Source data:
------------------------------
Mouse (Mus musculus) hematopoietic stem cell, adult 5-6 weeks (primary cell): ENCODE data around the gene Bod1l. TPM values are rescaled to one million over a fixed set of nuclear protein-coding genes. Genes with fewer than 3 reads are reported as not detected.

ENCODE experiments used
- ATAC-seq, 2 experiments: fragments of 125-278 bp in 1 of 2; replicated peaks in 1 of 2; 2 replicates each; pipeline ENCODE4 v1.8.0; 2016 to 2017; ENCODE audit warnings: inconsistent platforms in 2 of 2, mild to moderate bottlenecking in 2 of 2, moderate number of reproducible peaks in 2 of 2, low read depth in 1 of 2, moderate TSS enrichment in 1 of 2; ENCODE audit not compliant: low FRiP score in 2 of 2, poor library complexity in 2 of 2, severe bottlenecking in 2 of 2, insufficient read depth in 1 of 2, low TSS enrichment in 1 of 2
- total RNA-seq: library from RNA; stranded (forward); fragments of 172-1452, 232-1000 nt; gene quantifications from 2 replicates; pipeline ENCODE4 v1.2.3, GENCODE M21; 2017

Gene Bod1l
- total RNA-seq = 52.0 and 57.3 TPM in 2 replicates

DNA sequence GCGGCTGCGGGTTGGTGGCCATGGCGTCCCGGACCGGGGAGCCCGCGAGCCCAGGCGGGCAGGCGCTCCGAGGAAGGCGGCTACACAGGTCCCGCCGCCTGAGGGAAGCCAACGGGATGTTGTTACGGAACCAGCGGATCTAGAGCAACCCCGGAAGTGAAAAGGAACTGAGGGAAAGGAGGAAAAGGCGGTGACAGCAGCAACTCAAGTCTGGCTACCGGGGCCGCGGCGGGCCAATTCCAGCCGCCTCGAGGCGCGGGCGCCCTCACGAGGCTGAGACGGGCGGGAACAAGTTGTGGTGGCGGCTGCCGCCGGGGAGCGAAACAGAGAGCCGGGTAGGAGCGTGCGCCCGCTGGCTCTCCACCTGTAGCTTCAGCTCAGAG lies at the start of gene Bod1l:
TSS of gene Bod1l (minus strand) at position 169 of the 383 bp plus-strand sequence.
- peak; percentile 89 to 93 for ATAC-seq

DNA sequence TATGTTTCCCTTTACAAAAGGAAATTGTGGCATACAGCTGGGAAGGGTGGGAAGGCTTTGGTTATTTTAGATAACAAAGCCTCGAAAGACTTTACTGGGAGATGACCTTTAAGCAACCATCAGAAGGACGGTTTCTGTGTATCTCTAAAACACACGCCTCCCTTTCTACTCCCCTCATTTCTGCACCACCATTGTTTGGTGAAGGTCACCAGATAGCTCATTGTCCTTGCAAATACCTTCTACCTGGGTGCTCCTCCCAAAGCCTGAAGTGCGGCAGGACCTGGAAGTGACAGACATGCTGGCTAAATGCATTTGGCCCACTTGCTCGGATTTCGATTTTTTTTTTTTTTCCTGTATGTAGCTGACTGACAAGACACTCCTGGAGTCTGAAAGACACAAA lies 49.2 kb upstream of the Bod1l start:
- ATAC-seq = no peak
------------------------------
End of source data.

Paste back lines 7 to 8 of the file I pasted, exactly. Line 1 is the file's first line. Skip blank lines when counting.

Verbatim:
DNA sequence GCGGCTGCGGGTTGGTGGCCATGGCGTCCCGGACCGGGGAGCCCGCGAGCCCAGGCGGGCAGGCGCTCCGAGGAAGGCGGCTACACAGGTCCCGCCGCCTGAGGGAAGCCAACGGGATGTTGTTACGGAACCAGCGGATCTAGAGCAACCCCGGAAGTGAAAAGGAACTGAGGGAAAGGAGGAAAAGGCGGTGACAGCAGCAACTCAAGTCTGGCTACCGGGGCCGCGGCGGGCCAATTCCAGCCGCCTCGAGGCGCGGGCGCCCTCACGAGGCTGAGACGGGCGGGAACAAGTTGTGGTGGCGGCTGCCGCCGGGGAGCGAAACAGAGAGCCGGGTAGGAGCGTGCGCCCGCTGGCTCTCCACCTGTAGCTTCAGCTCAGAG lies at the start of gene Bod1l:
TSS of gene Bod1l (minus strand) at position 169 of the 383 bp plus-strand sequence.